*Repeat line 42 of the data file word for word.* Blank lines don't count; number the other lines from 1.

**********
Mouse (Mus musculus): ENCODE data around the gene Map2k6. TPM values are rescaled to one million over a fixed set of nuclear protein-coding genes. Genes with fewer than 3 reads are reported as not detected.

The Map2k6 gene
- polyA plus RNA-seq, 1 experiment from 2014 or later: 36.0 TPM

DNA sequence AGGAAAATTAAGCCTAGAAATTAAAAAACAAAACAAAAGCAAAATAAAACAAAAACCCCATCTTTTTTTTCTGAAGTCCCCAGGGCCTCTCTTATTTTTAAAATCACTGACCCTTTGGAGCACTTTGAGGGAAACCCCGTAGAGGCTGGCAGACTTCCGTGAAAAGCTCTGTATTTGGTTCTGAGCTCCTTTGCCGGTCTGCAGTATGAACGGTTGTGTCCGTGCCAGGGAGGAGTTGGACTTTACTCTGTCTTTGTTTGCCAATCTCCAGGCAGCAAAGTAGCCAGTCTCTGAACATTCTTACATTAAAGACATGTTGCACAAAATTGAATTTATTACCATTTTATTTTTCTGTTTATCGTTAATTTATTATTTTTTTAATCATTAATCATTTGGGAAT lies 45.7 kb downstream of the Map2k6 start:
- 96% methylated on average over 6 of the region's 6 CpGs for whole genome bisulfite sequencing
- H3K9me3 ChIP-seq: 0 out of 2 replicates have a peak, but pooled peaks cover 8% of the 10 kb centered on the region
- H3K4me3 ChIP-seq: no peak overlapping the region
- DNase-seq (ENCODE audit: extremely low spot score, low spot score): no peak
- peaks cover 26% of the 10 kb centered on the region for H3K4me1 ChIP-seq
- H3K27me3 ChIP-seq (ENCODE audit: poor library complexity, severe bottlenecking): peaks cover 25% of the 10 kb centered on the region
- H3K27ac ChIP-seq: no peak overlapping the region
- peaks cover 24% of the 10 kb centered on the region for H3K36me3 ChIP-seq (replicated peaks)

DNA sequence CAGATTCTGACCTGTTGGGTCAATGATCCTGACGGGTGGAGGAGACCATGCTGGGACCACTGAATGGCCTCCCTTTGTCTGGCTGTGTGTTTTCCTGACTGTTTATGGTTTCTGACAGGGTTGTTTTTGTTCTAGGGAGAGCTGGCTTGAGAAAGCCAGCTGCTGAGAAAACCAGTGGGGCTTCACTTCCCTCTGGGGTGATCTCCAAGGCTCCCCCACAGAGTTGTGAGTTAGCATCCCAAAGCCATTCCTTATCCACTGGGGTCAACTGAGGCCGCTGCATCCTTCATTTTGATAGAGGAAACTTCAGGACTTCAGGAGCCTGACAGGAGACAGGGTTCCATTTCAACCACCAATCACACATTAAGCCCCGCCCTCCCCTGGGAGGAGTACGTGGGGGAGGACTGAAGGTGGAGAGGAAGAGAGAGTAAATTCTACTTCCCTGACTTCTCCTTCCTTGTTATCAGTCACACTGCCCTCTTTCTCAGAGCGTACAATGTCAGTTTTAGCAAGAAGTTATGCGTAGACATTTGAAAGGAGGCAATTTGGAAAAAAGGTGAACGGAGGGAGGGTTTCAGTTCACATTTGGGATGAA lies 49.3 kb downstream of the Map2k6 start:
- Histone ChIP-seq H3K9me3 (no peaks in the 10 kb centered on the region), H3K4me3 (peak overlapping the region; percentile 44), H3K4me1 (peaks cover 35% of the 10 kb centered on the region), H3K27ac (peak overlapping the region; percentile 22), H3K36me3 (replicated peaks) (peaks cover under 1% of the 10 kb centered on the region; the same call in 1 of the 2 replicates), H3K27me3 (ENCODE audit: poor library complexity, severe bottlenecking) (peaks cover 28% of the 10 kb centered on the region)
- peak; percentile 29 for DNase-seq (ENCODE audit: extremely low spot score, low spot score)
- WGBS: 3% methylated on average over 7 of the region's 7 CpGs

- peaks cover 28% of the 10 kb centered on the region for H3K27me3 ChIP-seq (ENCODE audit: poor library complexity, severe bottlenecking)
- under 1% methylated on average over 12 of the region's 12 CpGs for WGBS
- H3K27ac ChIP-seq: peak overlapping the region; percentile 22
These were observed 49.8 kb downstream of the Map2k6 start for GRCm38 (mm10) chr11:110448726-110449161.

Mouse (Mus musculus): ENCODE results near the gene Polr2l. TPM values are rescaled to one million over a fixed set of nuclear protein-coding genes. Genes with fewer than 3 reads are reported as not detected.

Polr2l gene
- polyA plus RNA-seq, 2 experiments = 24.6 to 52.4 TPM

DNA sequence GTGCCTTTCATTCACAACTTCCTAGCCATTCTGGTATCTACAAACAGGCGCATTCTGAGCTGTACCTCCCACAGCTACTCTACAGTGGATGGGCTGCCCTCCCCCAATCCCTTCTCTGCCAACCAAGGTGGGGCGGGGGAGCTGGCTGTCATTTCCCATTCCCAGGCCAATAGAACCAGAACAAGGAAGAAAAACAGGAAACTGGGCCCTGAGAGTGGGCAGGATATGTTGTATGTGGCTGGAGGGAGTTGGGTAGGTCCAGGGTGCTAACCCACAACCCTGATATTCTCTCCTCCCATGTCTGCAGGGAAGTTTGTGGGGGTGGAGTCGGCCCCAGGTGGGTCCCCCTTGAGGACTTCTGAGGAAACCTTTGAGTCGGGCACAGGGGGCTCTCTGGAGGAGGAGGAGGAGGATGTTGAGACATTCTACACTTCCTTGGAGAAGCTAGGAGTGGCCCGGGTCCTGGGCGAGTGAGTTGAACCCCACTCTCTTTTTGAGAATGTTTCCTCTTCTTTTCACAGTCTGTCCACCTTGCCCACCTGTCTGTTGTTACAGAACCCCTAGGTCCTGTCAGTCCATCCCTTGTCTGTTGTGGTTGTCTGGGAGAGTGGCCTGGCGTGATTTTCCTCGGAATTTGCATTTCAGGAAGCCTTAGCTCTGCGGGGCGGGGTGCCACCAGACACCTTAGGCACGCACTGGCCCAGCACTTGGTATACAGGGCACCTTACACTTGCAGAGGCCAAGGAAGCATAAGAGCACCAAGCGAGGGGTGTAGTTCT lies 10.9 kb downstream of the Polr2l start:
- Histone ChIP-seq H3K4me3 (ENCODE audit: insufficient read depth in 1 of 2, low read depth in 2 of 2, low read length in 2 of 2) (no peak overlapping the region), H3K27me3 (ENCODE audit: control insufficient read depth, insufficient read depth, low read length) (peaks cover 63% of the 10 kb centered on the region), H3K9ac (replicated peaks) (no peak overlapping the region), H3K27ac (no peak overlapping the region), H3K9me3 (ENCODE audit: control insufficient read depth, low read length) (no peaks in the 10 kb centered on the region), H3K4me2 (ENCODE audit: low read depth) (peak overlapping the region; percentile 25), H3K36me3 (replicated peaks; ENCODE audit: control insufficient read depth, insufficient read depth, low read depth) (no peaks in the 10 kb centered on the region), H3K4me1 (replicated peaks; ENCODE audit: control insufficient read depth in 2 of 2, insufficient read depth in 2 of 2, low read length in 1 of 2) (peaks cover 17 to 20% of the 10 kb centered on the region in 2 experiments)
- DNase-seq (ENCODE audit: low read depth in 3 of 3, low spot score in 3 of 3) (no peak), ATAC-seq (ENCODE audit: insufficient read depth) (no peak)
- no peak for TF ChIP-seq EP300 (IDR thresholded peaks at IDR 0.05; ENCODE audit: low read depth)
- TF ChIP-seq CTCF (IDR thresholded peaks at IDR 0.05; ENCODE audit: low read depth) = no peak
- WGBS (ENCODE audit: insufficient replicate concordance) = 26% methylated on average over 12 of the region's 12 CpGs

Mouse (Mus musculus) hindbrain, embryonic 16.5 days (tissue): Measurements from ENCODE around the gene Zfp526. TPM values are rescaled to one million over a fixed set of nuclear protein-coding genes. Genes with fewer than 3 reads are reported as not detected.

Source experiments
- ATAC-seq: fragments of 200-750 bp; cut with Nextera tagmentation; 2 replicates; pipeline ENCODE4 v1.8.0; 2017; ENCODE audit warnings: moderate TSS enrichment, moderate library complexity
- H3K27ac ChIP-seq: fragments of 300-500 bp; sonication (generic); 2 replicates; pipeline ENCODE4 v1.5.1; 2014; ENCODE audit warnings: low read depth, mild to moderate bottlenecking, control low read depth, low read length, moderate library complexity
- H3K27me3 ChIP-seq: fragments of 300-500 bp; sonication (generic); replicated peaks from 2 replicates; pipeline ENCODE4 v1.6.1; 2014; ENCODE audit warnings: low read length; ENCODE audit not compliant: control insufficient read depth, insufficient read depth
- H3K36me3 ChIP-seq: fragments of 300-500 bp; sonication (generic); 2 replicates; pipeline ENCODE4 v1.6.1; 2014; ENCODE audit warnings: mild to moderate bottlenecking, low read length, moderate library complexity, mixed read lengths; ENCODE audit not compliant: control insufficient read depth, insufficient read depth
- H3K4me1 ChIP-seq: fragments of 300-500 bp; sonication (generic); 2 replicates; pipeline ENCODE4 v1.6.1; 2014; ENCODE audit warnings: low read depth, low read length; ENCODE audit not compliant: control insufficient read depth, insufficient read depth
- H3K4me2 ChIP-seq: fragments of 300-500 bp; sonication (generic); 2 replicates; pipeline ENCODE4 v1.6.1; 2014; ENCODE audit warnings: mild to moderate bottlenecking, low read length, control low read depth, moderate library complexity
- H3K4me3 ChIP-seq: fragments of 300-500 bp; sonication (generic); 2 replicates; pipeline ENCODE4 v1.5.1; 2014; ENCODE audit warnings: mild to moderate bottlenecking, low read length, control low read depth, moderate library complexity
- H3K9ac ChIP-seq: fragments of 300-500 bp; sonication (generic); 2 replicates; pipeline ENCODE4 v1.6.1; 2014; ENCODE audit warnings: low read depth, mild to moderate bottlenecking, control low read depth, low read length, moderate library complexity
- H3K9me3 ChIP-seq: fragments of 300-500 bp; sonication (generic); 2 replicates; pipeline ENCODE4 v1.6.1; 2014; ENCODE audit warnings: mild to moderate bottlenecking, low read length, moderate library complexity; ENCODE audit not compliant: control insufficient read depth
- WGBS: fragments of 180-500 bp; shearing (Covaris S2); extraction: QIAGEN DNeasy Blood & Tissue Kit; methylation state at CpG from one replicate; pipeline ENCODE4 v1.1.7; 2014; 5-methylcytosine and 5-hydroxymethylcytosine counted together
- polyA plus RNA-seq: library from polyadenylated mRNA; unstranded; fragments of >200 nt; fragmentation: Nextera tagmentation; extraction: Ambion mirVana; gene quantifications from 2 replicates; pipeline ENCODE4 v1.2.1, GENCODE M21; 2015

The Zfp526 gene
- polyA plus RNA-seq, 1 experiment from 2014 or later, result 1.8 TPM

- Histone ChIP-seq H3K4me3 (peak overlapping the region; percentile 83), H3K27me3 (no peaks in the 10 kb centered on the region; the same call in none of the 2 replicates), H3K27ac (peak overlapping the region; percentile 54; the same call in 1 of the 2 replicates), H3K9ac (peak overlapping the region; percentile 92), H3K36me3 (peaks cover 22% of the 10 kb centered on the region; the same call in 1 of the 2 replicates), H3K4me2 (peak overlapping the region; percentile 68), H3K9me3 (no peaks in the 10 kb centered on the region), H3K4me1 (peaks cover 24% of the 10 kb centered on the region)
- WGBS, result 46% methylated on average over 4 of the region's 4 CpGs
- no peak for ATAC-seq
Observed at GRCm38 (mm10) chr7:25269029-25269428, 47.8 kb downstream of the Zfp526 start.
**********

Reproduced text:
- polyA plus RNA-seq: library from polyadenylated mRNA; unstranded; fragments of >200 nt; fragmentation: Nextera tagmentation; extraction: Ambion mirVana; gene quantifications from 2 replicates; pipeline ENCODE4 v1.2.1, GENCODE M21; 2015